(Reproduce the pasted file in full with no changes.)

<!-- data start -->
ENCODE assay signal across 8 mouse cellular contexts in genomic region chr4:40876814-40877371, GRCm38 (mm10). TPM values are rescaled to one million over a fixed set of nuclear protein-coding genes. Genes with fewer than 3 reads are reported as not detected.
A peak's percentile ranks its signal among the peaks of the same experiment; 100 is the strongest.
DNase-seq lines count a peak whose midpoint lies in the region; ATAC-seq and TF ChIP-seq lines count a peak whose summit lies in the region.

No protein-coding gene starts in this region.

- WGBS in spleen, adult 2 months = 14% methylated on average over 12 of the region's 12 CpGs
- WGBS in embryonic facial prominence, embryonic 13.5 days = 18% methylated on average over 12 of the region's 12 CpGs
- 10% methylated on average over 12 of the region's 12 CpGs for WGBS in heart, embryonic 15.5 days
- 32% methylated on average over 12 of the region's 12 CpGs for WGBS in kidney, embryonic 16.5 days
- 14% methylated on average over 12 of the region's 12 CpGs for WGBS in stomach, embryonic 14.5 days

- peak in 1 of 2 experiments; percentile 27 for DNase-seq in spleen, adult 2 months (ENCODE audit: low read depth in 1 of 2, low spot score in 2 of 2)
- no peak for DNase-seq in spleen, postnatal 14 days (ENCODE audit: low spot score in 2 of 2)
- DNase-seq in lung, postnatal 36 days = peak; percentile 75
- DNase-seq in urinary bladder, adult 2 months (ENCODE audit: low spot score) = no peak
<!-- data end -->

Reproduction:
ENCODE assay signal across 8 mouse cellular contexts in genomic region chr4:40876814-40877371, GRCm38 (mm10). TPM values are rescaled to one million over a fixed set of nuclear protein-coding genes. Genes with fewer than 3 reads are reported as not detected.
A peak's percentile ranks its signal among the peaks of the same experiment; 100 is the strongest.
DNase-seq lines count a peak whose midpoint lies in the region; ATAC-seq and TF ChIP-seq lines count a peak whose summit lies in the region.

No protein-coding gene starts in this region.

- WGBS in spleen, adult 2 months = 14% methylated on average over 12 of the region's 12 CpGs
- WGBS in embryonic facial prominence, embryonic 13.5 days = 18% methylated on average over 12 of the region's 12 CpGs
- 10% methylated on average over 12 of the region's 12 CpGs for WGBS in heart, embryonic 15.5 days
- 32% methylated on average over 12 of the region's 12 CpGs for WGBS in kidney, embryonic 16.5 days
- 14% methylated on average over 12 of the region's 12 CpGs for WGBS in stomach, embryonic 14.5 days

- peak in 1 of 2 experiments; percentile 27 for DNase-seq in spleen, adult 2 months (ENCODE audit: low read depth in 1 of 2, low spot score in 2 of 2)
- no peak for DNase-seq in spleen, postnatal 14 days (ENCODE audit: low spot score in 2 of 2)
- DNase-seq in lung, postnatal 36 days = peak; percentile 75
- DNase-seq in urinary bladder, adult 2 months (ENCODE audit: low spot score) = no peak